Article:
Scientists from the Sidney Kimmel Comprehensive Cancer Center at Johns Hopkins have created bacteria that selectively target large advanced tumors in mice. Results of their experiments are reported in the November 27, 2001 issue of the Proceedings of the National Academy of Sciences.
The scientists found a way to exploit a special germ’s taste for oxygen-starved environments and direct them to target pockets of dead and dying cells within large tumors. These advanced tumors generally have areas of poor blood circulation and thus little oxygen. The lack of oxygen renders them relatively resistant to conventional chemotherapy and radiation but open to bacteria that can grow without oxygen.
“The idea is to selectively attack these tumors from inside with the bacteria and from the outside with chemotherapy,” says Bert Vogelstein, M.D., Clayton Professor of Oncology and Investigator, Howard Hughes Medical Institute.
The scientists systematically screened numerous bacterial species to find one that would thrive in an oxygen-poor environment and, at the same time, destroy surrounding tumor cells. They settled on one spore-forming bacterial species, called Clostridium novyi (C.novyi). C.novyi is normally found in soil and dust and contains a toxin that can cause lethal side effects in animals. They genetically modified the bacteria to remove the toxin gene to make them harmless to normal animals. Then, they injected spores of these bacteria and conventional chemotherapeutic agents into mice with large tumors composed of transplanted human colon cancer cells.
The results achieved with this strategy, called COBALT for combination bacteriolytic therapy were dramatic. More than half of the tumors treated, including very large tumors, were completely destroyed within 24 hours. The tumors decomposed and turned into blackened scars, while the surrounding healthy tissues remained intact. The tumor scars then gradually disappeared over the next two weeks, leaving healthy tissue behind.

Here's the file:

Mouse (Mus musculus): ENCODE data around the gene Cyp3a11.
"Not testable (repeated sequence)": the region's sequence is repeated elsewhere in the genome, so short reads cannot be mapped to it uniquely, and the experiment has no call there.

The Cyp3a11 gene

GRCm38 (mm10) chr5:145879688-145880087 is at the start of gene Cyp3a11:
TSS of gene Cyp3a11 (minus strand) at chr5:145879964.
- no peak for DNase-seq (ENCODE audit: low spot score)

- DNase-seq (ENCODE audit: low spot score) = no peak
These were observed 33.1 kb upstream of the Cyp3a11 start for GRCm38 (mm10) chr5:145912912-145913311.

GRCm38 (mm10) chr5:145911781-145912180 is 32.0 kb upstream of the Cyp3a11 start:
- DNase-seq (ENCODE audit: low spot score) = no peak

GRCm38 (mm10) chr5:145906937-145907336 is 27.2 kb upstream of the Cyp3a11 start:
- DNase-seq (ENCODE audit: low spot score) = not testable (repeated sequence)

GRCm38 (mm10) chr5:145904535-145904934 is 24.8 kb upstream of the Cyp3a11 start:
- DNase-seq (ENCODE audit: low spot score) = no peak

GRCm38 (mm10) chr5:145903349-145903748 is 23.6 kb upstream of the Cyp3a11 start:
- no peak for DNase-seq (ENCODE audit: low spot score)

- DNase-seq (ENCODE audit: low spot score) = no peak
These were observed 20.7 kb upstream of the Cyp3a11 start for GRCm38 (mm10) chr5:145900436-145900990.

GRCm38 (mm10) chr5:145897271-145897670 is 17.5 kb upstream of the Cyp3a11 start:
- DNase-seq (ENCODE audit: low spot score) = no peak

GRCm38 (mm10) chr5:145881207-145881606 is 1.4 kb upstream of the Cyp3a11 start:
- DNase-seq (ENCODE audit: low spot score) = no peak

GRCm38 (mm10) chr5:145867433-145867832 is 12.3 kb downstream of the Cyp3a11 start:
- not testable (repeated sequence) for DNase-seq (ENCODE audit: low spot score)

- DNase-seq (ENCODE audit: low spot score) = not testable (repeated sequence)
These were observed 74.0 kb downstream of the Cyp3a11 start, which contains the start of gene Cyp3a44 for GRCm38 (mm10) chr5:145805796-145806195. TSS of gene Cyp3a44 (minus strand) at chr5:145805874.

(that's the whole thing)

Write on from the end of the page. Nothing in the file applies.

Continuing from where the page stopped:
Clinical trials are not planned at this time as it will take several years to determine which chemotherapy agents make the best combinations and to develop strategies to avoid the toxicity associated with rapid destruction of large tumor masses. “We hope that this research will add a new dimension to cancer treatment, but realize that the way tumors respond to treatment in mice can be different than in humans,” says Kenneth Kinzler, Ph.D., professor of oncology.
Funding for this research was provided by the Miracle Foundation, the National Colorectal Cancer Research Alliance, the Clayton Fund, and the National Institutes of Health.
In addition to Vogelstein and Kinzler, participants of this research include Long H. Dang, Chetan Bettegowda, and David L. Huso from the Sidney Kimmel Comprehensive Cancer Center at Johns Hopkins.
The above post is reprinted from materials provided by Johns Hopkins Medical Institutions. Note: Materials may be edited for content and length.
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